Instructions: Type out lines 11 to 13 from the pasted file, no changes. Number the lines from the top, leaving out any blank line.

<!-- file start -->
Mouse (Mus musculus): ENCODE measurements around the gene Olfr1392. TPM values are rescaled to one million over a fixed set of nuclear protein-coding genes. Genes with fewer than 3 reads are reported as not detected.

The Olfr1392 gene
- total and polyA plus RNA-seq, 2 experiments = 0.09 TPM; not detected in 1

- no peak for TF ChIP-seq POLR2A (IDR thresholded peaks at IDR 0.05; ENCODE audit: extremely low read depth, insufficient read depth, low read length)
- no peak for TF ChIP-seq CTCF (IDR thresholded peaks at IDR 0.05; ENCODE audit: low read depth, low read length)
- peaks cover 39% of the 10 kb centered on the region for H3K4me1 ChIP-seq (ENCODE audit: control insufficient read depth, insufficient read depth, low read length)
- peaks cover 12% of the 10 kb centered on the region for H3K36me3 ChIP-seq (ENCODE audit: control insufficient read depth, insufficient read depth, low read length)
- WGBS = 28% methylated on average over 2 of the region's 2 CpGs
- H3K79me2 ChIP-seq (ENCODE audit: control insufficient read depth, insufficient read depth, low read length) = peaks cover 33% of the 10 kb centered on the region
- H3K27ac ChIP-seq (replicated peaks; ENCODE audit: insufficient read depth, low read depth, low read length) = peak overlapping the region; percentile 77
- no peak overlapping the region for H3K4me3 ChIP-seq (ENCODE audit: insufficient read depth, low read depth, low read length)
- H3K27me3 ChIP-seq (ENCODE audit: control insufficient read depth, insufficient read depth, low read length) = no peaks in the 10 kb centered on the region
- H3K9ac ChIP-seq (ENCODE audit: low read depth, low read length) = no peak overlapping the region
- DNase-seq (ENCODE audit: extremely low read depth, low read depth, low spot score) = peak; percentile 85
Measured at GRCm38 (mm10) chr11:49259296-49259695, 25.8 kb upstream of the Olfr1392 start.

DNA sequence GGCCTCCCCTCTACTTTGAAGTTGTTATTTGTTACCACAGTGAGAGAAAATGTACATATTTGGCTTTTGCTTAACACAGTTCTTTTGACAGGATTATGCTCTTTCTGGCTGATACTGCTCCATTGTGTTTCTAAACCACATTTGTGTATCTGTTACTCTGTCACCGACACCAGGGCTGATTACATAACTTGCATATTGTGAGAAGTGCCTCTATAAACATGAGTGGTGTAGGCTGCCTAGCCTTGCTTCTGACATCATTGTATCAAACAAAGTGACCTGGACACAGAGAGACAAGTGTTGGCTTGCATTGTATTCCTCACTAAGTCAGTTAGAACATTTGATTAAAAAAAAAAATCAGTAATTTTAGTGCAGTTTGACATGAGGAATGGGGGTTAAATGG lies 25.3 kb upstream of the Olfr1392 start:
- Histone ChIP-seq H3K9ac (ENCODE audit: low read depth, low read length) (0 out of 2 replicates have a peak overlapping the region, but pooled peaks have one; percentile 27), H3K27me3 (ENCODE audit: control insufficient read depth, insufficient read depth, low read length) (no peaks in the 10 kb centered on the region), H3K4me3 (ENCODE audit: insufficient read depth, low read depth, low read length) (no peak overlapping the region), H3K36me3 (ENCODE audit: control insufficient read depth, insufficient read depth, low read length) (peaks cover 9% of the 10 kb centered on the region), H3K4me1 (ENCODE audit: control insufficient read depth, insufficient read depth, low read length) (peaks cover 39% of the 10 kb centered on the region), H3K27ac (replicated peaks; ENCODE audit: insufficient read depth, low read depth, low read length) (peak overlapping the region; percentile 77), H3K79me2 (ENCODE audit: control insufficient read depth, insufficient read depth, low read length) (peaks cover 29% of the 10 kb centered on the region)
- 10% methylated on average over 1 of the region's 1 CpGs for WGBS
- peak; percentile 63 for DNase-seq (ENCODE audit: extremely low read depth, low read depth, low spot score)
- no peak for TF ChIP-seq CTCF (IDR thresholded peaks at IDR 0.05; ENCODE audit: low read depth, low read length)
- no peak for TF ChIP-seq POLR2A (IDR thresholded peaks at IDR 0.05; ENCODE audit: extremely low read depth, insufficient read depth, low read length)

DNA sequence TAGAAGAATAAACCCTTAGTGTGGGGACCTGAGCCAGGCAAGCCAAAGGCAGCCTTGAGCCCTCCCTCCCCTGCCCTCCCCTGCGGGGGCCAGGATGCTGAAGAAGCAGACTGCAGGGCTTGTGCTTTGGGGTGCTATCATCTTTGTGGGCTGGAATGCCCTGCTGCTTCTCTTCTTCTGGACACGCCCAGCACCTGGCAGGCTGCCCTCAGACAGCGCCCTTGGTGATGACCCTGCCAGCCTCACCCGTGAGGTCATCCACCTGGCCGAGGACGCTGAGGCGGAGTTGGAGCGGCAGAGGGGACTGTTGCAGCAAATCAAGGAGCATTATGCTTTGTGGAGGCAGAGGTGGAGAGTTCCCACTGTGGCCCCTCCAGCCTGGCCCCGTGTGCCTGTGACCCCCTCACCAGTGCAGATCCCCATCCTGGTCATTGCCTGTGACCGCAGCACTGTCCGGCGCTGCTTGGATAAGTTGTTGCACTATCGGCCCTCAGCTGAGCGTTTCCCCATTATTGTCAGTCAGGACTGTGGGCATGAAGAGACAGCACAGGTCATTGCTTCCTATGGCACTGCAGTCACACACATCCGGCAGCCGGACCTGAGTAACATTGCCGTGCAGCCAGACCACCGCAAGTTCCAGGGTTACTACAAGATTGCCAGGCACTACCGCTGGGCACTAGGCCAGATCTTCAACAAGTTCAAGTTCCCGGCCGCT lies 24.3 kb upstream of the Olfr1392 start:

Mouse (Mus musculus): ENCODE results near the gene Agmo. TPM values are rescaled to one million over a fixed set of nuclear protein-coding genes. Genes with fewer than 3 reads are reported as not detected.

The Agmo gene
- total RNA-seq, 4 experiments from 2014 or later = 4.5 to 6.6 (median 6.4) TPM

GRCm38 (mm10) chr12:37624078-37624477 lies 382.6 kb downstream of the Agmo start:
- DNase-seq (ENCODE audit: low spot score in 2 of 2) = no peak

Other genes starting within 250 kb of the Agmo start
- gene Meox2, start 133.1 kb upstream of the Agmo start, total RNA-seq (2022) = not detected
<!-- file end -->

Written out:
- no peak overlapping the region for H3K4me3 ChIP-seq (ENCODE audit: insufficient read depth, low read depth, low read length)
- H3K27me3 ChIP-seq (ENCODE audit: control insufficient read depth, insufficient read depth, low read length) = no peaks in the 10 kb centered on the region
- H3K9ac ChIP-seq (ENCODE audit: low read depth, low read length) = no peak overlapping the region